A report Thursday from longtime Jefferies equity strategist Steven DeSanctis contained a really interesting statistic: The number of common stocks traded on major U.S. exchanges are the fewest in three decades.
"Currently, there are just 3,267 stocks in the University of Chicago's CRSP data, and this is the lowest since 1984," wrote DeSanctis.
What's behind this phenomenon? DeSanctis explains:
"Between the lack of IPO activity, the pickup of M&A, and buybacks, the U.S. equity world is becoming smaller and smaller, and this could be one of many reasons why active managers are lagging behind their indexes. Companies may not want to come public due to the additional cost of Sarbanes-Oxley or the fact that the private market has become a bigger source of financing than it has been in the past."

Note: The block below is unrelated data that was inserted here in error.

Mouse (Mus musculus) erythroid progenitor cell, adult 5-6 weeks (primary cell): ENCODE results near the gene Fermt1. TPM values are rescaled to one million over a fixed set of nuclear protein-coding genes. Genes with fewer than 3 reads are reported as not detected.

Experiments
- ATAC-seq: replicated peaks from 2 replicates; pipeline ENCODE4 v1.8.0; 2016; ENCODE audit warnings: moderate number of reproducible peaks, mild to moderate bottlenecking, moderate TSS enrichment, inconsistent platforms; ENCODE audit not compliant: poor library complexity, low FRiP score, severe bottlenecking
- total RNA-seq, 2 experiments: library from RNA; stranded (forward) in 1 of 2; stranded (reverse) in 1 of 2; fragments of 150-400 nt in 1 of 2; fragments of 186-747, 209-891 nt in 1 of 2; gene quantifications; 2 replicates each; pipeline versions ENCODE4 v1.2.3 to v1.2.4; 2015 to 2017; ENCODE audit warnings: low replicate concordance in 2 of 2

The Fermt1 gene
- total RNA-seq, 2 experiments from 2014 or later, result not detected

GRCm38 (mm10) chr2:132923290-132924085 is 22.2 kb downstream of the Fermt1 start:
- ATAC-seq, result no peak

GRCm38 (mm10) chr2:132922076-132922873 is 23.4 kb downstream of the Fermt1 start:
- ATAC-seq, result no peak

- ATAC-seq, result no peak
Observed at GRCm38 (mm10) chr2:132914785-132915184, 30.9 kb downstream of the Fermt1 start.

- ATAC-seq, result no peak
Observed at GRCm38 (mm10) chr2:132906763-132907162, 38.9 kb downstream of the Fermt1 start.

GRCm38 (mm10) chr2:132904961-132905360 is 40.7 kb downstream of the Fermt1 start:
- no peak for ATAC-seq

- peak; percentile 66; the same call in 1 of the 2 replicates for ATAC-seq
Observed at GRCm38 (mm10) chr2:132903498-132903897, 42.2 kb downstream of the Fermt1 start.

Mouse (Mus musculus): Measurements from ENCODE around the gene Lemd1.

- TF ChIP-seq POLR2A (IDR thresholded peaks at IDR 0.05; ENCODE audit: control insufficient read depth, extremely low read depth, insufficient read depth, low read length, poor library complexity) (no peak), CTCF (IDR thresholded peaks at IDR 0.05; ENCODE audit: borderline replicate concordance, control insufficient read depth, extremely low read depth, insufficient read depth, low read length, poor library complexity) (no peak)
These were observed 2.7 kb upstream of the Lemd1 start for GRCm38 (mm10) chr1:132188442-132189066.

So whether it's the total number of stocks or the amount of shares for each company outstanding, the stock market is shrinking. This would appear to be good for passive investing as greater demand chasing less supply is lifting the market as a whole.
But it's likely negative for active managers, said DeSanctis.
"We think this has real implications for active managers, as it seems investors are crowding into fewer names and trading volume has fallen, making it much more difficult to add or reduce positions," he said.
For the curious, DeSanctis shows the number of common stocks is half as many as 1997's peak of 6,364.
The strategist also notes that 33 percent of small-cap stocks (his focus of expertise) reduced their shares outstanding in the last year, far above the historical average of about 20 percent.
So how should investors play this shrinking market?
DeSanctis notes historically it has paid to buy stocks that are reducing their share count. Right now, he believes the best strategy is to buy stocks that are doing that, but also paying a dividend.